# Free falling body's deceleration

Ok, a body is falling with a velocity $70\sqrt{2}\ ms^{-1}$ and its final velocity must be 0 $ms^{-1}$ after falling a further 200 $m$. What is the acceleration required to bring it to a stop after $200\ m$?

Using the formula $$v^2=v_0^2+2ax$$ and substituting in the known quantities gives $$0=9800+(2a\times200).$$

Rearranging for $a$ gives

\begin{align*} a&=-\frac{9800}{400}\\\\ &= -24.5\ ms^{-2}. \end{align*}

Ok that's easy enough and that's the given answer, but should we not account for $g$ in the answer also?

I mean the acceleration due to gravity hasn't vanished. 'It wants' to speed the body up, so shouldn't the deceleration be $(24.5+g)\ ms^{-2}$ ?

• No, $a$ really is the net deceleration to reduce speed to zero over 200 m of fall. – Gert Sep 9 '15 at 15:53

I think you're mentally confusing "acceleration" and "force.

I think your thought process is "If I'm going to apply an acceleration to an object, that acceleration will be fighting against the acceleration of gravity, so the two accelerations will partially cancel each other out".

The problem is that acceleration isn't something you can "apply" to an object - you can apply a force. The acceleration is just something you can measure about an object's motion. So, you're not "applying" an acceleration of $-24.5 ~\rm ms^{-2}$, the object is, according to the problem, accelerating at that rate.

If the problem asked you to find the force necessary to accomplish this, then you would indeed need to account for gravity, because the force that would result in such an acceleration would have to be larger since it's fighting against the influence of gravity:

$$F_{net} = m a$$ $$\Sigma F = F_{applied} + F_g = m a$$ $$F_{applied} = m a - F_g$$ $$F_{applied} = m a - m g$$

The acceleration is merely a measurement of the motion that is described in the problem; there may be many forces on the object including gravity, but we aren't asked to calculate them.

• as much AS I agree with your arguments, gravity is an acceleration rather than a force. That's why all objects, regardless of their mass, fall down with equal acceleration g. – bright magus Oct 3 '15 at 7:43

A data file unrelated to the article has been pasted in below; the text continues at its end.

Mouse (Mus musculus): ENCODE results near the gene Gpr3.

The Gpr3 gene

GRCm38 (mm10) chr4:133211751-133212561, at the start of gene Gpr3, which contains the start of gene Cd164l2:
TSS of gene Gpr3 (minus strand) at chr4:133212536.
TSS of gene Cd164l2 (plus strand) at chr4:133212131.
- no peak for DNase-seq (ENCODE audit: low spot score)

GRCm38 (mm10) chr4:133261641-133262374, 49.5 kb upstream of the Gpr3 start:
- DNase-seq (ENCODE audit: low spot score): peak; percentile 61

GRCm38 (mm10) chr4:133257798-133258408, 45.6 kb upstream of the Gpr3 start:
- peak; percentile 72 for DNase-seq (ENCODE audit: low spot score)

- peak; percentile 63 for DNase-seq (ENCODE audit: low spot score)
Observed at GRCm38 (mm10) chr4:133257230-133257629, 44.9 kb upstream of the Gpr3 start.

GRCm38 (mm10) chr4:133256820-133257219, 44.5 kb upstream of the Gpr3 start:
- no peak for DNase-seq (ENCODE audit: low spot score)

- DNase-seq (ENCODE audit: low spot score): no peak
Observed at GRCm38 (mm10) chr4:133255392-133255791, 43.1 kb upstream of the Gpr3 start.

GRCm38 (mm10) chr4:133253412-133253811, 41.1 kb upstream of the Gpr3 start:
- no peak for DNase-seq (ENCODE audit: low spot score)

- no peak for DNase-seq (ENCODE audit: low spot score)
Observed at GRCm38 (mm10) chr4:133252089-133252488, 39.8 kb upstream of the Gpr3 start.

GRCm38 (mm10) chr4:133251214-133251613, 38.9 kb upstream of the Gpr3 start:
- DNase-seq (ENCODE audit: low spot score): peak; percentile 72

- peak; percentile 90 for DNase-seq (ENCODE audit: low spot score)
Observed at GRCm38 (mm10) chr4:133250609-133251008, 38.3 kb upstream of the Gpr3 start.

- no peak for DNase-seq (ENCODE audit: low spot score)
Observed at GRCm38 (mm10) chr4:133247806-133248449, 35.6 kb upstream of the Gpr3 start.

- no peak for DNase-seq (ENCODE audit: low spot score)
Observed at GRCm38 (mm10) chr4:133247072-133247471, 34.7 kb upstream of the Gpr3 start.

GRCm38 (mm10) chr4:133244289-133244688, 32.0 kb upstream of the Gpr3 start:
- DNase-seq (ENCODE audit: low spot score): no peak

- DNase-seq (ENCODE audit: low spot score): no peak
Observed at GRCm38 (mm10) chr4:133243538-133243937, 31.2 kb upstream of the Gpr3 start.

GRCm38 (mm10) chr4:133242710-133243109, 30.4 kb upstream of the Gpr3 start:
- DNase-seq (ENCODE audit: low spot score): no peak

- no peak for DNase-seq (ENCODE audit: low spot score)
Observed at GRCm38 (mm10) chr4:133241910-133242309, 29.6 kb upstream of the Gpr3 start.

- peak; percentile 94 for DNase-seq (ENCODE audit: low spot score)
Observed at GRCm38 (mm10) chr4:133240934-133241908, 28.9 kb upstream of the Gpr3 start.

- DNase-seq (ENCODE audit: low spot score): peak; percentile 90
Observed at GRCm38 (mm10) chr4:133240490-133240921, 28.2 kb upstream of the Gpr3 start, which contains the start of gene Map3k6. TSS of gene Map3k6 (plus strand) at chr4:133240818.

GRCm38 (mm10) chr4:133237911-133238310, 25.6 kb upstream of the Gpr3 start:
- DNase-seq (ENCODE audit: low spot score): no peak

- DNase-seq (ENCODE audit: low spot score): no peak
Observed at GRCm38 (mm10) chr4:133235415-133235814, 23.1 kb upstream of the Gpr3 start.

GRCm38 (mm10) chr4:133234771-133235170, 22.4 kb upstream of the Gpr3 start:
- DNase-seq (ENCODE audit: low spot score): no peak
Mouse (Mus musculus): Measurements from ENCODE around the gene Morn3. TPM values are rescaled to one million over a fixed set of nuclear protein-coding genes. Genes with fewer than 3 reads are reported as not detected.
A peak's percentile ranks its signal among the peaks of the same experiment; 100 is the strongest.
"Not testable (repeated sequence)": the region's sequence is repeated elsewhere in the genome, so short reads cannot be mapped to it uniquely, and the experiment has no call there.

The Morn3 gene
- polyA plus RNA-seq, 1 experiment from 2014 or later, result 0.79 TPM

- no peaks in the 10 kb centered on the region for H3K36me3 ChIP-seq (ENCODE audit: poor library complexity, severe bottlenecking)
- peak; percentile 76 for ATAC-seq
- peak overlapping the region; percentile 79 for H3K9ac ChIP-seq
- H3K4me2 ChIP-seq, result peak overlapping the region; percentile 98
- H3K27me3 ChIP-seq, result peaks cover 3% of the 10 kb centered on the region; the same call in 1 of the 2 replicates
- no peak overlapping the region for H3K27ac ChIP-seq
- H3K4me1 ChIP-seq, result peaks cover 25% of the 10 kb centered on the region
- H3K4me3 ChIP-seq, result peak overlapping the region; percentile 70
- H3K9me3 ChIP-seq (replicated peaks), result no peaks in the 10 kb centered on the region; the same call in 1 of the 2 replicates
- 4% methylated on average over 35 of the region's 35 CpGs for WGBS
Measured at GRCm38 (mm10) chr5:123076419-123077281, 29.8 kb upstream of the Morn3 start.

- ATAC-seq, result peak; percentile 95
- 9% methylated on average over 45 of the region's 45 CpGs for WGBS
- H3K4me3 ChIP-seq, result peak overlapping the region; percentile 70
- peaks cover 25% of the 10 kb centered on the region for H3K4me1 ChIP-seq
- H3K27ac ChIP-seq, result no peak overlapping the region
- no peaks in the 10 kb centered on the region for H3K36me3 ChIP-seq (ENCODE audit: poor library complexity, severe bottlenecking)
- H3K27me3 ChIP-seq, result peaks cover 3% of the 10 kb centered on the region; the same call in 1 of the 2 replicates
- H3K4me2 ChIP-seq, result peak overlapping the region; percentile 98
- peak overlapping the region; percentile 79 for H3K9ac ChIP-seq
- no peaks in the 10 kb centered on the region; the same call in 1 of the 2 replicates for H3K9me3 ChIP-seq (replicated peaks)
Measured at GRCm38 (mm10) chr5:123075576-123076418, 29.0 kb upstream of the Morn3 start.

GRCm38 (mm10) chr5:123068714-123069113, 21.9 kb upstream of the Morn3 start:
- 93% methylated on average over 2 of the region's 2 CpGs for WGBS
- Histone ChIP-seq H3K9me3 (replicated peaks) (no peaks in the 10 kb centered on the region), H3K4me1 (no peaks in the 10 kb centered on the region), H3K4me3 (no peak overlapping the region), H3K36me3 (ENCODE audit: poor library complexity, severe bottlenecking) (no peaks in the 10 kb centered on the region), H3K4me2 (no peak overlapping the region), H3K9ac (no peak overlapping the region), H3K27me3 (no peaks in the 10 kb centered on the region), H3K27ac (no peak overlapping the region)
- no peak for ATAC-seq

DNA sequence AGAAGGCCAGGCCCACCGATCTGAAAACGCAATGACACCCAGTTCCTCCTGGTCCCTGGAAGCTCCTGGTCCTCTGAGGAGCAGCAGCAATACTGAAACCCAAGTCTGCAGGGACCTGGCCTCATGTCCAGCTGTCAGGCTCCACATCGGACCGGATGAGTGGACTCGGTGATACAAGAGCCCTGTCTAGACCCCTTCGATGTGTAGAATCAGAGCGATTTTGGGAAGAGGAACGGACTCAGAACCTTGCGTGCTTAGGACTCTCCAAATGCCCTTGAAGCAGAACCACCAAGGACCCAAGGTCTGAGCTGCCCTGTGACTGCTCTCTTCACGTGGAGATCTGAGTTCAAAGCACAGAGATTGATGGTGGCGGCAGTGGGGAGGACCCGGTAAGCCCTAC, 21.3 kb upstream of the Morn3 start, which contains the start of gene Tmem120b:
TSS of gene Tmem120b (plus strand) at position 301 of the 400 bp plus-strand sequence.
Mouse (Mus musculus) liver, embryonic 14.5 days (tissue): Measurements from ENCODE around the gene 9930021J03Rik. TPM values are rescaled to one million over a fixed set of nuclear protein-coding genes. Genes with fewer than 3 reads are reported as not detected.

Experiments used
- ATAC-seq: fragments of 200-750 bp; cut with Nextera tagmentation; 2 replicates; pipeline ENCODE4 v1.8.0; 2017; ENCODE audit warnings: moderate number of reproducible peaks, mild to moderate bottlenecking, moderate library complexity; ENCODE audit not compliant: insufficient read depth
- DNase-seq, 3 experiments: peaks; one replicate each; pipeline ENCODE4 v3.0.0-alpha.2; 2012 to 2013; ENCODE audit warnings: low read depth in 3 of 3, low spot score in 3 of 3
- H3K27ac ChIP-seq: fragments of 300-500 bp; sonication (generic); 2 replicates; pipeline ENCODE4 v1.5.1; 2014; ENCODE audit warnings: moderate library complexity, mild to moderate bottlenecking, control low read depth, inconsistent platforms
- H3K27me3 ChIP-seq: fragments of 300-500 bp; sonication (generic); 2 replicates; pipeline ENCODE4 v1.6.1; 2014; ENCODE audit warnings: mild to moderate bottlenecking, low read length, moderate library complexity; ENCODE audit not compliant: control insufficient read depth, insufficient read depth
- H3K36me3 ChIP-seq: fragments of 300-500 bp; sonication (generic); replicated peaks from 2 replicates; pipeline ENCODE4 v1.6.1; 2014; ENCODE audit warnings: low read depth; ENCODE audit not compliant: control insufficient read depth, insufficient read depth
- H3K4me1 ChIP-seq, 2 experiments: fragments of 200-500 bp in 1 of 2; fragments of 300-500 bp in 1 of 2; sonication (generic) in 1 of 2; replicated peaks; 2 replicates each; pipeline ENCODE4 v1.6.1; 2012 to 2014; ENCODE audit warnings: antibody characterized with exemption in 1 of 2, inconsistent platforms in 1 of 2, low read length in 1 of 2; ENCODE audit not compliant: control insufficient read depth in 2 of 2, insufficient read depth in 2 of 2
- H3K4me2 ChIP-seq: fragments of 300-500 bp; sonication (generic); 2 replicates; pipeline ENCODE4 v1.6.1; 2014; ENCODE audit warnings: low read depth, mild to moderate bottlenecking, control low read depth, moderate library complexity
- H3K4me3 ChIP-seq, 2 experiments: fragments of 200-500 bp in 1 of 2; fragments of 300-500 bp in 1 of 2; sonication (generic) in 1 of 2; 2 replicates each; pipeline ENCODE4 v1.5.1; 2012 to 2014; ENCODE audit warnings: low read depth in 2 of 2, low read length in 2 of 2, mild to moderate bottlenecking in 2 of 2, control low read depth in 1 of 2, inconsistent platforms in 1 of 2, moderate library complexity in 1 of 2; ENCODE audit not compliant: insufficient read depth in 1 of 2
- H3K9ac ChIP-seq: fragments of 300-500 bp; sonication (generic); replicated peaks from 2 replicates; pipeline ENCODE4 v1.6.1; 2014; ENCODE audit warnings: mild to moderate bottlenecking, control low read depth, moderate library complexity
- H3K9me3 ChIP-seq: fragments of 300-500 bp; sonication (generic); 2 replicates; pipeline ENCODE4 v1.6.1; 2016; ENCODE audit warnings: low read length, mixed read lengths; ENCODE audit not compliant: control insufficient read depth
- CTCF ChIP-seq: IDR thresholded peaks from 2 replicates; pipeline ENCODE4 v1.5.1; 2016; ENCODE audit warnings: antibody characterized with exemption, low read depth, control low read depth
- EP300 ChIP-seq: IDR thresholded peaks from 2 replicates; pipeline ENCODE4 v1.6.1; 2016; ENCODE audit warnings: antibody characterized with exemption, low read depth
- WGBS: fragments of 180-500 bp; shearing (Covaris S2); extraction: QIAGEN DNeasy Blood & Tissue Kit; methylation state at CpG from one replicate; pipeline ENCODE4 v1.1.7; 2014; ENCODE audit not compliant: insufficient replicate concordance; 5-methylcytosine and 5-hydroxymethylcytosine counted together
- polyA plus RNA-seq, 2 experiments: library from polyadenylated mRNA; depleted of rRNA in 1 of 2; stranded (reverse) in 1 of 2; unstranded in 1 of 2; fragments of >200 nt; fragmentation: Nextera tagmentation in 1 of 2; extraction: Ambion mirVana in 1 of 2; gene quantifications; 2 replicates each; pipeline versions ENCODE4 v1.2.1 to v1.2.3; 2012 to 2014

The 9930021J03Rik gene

The equation you're using is a kinematic equation. Kinematics, you might recall, is how we mathematically describe motion; it doesn't deal with the causes of that motion. If an object is accelerating at $70 \sqrt{2} \text{ m/s}$ and decelerating at $-24.5 \text{ m/s}^2$ due to a force or a combination of forces, then it will come to rest after traveling 200 m, full stop.1 This would be equally true if this was a car traveling down the highway and slamming on the brakes.

What's confusing you is that there are two forces acting on the object as it decelerates: gravity and a second external agency. This second force must indeed provide enough force to counteract the force of gravity and then some; and if you go through the math, you'll find out that the force required would be $F = m (24.5 \text{ m/s}^2 + g)$, so that the net force is $F = m (24.5 \text{ m/s}^2)$. ($m$ here is the mass of the object.) But as far as the kinematic equations are concerned, the individual forces don't matter; what matters is the net acceleration that they impart.

Forces are usually considered as part of dynamics, the causes of motion, which (if you're just starting out in physics) you may not have covered quite yet.

1 Pun not intended.

• Nice explanation. – Brionius Sep 9 '15 at 16:41

Suppose you apply an upwards force $F$ on the falling body. Gravity produces a downwards force $-mg$ so the net force is:

$$F_{net} = F - mg$$

The net acceleration is then:

$$a_{net} = \frac{F_{net}}{m} = \frac{F}{m} - g$$

The acceleration you have calculated is the net acceleration $a_{net}$ given by the equation above.